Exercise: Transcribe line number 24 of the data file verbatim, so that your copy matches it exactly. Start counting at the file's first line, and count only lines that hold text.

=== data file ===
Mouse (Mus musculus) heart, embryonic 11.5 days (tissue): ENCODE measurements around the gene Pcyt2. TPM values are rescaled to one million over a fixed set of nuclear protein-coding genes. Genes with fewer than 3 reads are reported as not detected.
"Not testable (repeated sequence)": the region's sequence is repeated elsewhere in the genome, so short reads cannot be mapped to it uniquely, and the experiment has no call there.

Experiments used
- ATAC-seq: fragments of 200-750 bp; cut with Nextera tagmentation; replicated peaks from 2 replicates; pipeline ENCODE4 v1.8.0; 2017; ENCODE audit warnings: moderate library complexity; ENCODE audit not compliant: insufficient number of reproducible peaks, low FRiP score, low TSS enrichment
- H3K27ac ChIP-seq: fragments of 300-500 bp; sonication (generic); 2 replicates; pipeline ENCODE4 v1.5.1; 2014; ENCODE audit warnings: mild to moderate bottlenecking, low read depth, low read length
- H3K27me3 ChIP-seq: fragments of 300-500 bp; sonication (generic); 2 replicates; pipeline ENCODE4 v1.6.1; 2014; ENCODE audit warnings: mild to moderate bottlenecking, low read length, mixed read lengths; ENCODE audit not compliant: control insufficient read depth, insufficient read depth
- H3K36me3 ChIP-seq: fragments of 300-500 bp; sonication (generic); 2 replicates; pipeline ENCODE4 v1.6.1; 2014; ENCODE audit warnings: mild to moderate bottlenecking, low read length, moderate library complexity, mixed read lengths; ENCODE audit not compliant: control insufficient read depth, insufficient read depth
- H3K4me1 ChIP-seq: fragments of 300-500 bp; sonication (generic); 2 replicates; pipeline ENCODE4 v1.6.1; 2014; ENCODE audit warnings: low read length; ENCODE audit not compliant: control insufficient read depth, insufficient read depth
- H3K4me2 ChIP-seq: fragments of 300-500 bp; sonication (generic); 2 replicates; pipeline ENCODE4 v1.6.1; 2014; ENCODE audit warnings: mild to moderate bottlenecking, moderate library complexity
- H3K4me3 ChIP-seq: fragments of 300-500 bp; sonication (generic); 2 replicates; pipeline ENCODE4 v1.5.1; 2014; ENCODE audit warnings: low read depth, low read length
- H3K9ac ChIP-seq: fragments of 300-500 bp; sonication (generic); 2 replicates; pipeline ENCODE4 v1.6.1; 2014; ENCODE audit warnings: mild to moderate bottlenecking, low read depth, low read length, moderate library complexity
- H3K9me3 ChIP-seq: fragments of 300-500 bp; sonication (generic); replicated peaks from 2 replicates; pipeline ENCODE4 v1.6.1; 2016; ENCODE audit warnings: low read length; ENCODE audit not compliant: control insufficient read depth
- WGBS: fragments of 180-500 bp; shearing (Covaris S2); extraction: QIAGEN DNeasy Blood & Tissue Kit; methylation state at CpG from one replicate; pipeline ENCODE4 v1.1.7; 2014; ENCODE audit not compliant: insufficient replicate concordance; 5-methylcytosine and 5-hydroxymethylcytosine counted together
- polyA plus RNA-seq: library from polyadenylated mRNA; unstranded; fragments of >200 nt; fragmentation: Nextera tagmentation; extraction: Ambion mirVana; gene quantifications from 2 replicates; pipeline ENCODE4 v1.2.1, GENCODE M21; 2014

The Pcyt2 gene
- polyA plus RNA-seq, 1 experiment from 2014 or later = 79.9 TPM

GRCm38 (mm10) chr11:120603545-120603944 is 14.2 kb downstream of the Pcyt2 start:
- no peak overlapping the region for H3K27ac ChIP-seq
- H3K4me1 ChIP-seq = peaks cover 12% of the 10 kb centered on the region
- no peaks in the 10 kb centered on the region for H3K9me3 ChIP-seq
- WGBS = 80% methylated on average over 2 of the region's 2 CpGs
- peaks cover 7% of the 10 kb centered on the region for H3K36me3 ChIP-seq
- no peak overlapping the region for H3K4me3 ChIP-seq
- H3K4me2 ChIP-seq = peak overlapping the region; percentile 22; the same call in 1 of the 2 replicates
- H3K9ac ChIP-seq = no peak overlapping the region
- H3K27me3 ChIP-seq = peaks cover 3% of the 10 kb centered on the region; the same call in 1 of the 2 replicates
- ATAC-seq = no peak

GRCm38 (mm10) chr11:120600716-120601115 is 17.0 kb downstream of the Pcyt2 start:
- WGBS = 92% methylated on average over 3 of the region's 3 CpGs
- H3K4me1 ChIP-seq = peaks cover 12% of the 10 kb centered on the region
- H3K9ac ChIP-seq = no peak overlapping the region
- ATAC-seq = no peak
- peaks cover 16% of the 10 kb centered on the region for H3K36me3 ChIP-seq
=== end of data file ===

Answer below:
- H3K4me2 ChIP-seq = peak overlapping the region; percentile 22; the same call in 1 of the 2 replicates